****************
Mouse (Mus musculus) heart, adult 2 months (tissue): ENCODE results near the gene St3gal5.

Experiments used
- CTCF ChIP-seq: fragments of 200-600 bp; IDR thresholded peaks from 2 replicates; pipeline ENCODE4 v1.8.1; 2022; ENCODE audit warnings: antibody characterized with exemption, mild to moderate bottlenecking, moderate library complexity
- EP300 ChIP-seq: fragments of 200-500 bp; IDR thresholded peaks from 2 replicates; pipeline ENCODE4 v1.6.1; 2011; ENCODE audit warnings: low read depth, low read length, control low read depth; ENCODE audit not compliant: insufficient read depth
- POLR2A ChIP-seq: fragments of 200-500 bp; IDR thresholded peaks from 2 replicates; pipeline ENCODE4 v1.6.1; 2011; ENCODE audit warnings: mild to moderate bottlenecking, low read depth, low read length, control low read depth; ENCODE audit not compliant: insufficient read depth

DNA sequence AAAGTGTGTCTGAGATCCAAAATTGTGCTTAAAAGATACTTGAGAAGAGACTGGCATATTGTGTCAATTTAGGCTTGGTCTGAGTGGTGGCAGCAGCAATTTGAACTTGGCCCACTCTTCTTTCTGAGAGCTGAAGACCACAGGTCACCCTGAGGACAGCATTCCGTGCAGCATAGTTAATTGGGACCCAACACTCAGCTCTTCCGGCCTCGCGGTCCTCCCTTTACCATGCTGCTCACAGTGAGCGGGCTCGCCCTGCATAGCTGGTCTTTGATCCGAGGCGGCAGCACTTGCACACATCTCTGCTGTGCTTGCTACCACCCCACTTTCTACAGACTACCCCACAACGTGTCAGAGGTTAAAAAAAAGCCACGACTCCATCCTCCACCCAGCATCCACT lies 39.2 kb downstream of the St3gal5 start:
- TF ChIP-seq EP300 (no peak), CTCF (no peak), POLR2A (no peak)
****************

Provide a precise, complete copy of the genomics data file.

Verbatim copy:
Mouse (Mus musculus) heart, adult 2 months (tissue): ENCODE results near the gene St3gal5.

Experiments used
- CTCF ChIP-seq: fragments of 200-600 bp; IDR thresholded peaks from 2 replicates; pipeline ENCODE4 v1.8.1; 2022; ENCODE audit warnings: antibody characterized with exemption, mild to moderate bottlenecking, moderate library complexity
- EP300 ChIP-seq: fragments of 200-500 bp; IDR thresholded peaks from 2 replicates; pipeline ENCODE4 v1.6.1; 2011; ENCODE audit warnings: low read depth, low read length, control low read depth; ENCODE audit not compliant: insufficient read depth
- POLR2A ChIP-seq: fragments of 200-500 bp; IDR thresholded peaks from 2 replicates; pipeline ENCODE4 v1.6.1; 2011; ENCODE audit warnings: mild to moderate bottlenecking, low read depth, low read length, control low read depth; ENCODE audit not compliant: insufficient read depth

DNA sequence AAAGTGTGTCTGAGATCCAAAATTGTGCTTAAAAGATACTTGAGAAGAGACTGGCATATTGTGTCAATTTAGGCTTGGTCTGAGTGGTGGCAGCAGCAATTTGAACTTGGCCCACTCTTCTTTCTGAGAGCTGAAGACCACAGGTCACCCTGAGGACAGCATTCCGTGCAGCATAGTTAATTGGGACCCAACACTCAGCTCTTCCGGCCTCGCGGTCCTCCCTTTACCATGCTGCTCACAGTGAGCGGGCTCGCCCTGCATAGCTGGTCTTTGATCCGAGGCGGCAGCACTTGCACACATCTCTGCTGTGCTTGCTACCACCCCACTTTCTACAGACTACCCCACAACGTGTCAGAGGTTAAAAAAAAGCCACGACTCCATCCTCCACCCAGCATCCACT lies 39.2 kb downstream of the St3gal5 start:
- TF ChIP-seq EP300 (no peak), CTCF (no peak), POLR2A (no peak)